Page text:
Friendship and philanthropy sustain a century-old ladies’ club in rural Alberta
A well-known women’s club in rural Alberta marked a milestone this year.
In 1922, rural women living near the young farming community of Warwick, located near Vegreville, Alberta, about 110 kilometers east of Edmonton, formed a club.
One hundred years later, the Warwick Ladies Club is still active, holding monthly meetings which usually take place at each other’s homes.
The club celebrated its centenary with a tea party in October and members shared their favorite memories at their annual Christmas party this month.
« I never dreamed I would be at this club for so long, » said Jean Hughston, who lives in Vegreville and joined the club in 1959. She is the club’s longest serving member.
Hughston said his mother-in-law, Ada Hughston, started the club with her neighbors to support causes in their community.
Years ago, ladies held card parties, dances and bingo games at Fairwood School, which Hughston attended as a girl.
Over the years, annual membership dues have increased from 25 cents to $20, Hughston said, but many have remained the same. The group, which currently has 22 active members, holds an annual summer picnic in June and goes out for a meal once a year.
« It’s important because as a community we need to keep the men on track, » said Olga Jamison, a club member of 40 years.
She said the club had raised money for many charitable initiatives, including cancer research, and had stepped in to help people in difficulty.
At its most recent meeting, members discussed the need to replace the furnace at the Warwick Community Hall and collected donations for the Vegreville Food Bank Society.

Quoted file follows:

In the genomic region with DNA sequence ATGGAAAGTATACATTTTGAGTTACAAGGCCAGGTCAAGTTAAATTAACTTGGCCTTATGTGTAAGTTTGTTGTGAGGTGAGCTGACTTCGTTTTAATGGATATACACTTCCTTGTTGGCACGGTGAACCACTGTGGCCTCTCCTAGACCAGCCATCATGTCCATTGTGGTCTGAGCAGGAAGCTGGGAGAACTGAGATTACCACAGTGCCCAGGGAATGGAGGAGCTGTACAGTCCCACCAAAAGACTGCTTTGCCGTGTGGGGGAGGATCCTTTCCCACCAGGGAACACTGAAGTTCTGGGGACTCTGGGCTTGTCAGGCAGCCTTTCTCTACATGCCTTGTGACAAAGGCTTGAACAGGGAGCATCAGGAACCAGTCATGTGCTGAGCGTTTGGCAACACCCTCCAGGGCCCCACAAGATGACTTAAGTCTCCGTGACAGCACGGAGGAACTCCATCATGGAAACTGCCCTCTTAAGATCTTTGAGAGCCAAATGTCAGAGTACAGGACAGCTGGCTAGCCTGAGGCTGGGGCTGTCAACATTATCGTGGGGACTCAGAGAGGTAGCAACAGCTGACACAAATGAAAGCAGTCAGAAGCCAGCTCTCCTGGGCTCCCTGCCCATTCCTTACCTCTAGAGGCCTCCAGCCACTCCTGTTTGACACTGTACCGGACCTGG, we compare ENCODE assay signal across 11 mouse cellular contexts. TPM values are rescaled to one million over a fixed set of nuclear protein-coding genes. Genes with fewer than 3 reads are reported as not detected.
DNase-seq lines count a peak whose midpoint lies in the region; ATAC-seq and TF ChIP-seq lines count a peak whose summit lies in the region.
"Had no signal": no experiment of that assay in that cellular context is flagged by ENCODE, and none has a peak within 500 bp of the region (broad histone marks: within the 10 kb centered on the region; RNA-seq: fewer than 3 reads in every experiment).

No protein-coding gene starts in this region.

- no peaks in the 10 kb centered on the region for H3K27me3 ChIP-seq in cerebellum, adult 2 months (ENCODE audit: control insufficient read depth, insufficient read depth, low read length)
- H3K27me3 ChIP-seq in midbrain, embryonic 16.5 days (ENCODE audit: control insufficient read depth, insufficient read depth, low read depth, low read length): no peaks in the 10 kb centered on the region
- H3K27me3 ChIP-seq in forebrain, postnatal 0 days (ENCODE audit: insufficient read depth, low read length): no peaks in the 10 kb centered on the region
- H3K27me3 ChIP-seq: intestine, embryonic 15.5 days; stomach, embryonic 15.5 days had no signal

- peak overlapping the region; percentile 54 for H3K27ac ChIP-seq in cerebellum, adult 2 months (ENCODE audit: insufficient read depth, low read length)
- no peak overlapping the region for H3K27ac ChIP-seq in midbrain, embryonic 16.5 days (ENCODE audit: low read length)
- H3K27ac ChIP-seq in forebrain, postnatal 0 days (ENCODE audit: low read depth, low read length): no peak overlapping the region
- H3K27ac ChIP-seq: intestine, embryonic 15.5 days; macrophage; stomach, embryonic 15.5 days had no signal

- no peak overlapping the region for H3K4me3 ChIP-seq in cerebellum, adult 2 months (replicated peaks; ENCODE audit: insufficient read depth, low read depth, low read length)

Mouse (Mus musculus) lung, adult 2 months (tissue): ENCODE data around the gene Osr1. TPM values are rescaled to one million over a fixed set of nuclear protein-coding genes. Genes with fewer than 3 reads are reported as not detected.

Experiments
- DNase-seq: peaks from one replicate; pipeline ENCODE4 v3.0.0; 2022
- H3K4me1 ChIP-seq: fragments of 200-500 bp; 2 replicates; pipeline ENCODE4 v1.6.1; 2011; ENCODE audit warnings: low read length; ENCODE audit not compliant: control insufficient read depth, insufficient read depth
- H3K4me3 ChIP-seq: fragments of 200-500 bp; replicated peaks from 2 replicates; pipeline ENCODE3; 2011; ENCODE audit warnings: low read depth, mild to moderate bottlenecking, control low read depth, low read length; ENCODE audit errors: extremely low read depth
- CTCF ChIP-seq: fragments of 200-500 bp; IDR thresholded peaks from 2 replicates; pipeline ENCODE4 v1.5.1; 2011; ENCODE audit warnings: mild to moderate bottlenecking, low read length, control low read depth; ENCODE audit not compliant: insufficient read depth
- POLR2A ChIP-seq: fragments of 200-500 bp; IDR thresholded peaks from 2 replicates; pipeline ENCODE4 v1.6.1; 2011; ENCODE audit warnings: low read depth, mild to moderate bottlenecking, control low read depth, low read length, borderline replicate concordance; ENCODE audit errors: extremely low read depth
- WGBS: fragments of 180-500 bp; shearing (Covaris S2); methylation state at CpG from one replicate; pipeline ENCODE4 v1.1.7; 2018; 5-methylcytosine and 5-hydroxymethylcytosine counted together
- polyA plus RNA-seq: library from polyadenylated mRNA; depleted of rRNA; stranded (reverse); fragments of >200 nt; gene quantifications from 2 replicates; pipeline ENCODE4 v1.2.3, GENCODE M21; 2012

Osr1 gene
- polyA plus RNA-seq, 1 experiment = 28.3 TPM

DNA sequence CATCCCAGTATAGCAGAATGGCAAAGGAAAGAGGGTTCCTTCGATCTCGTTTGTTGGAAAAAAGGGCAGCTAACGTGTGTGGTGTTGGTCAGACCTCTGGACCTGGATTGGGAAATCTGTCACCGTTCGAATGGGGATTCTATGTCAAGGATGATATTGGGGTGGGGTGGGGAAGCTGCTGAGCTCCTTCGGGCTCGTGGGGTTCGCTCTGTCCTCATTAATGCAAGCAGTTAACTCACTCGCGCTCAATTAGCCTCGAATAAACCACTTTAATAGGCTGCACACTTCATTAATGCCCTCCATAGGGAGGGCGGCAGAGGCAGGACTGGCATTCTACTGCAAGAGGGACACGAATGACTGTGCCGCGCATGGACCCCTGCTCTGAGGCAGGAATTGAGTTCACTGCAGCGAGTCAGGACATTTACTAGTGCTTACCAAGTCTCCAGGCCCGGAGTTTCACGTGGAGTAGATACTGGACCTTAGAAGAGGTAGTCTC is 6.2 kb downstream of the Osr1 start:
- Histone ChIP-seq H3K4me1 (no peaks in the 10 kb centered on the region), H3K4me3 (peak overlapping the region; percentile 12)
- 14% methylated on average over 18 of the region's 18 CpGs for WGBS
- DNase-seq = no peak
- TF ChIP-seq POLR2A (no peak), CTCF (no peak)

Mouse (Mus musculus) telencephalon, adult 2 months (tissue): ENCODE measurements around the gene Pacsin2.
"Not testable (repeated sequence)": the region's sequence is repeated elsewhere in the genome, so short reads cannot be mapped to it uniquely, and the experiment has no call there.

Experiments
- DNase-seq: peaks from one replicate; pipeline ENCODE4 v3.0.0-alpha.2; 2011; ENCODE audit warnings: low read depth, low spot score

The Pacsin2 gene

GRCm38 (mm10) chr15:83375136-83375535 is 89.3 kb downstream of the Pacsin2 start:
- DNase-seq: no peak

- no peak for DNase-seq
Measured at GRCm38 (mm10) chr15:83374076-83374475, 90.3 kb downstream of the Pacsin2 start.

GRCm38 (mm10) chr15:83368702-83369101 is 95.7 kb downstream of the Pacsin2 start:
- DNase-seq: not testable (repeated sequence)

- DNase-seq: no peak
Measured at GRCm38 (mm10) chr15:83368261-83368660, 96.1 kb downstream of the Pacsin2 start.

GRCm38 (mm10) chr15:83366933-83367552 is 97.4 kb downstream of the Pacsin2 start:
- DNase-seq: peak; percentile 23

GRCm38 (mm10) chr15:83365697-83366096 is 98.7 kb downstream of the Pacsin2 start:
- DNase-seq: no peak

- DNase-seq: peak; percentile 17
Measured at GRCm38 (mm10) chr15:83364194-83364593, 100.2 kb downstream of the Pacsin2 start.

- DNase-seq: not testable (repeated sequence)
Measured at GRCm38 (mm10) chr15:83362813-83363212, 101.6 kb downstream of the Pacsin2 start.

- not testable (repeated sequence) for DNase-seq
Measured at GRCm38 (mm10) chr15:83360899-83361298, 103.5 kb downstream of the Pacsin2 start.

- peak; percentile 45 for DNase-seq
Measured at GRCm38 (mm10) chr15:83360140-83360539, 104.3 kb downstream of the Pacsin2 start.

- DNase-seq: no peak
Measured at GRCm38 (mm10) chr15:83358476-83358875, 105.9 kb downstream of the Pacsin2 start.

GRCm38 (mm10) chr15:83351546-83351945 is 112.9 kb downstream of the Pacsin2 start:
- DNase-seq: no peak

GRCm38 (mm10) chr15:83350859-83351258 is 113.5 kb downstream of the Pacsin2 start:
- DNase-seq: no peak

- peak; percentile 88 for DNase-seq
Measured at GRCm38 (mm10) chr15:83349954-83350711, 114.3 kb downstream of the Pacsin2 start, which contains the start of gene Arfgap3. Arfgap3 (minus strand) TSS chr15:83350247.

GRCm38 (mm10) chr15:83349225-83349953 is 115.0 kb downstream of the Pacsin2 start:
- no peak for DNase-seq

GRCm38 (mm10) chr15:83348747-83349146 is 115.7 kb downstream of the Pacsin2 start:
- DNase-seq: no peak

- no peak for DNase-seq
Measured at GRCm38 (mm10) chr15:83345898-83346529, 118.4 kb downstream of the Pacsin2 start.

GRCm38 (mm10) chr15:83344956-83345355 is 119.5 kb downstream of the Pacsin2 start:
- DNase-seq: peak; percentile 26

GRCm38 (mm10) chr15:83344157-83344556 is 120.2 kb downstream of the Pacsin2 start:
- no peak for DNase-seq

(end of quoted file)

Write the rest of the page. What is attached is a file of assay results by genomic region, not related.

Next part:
Members believe their club is one of the oldest women’s clubs in the province. Earlier this year, the 103-year-old Forshee Ladies Group celebrated its belated centenary in the community of a hamlet about 50 kilometers northwest of Red Deer.
Wilma Cherniawsky said Hughston convinced her to join the club in 1969, when she was raising four young children.
Cherniawsky said it was a treat to get out of the house, hang out at someone else’s house, and meet all the women in the area, so she kept coming back.
« It’s very important to the social fiber of our community, » she said.
Club secretary Peggy Lobay, who joined in 1993, said she was proud to be part of a group of women with diverse backgrounds and values.
She and others are proud of the club’s history, which fills scrapbooks and hangs on the walls around the venue.
« It’s a remarkable feat that we’ve achieved, » she said.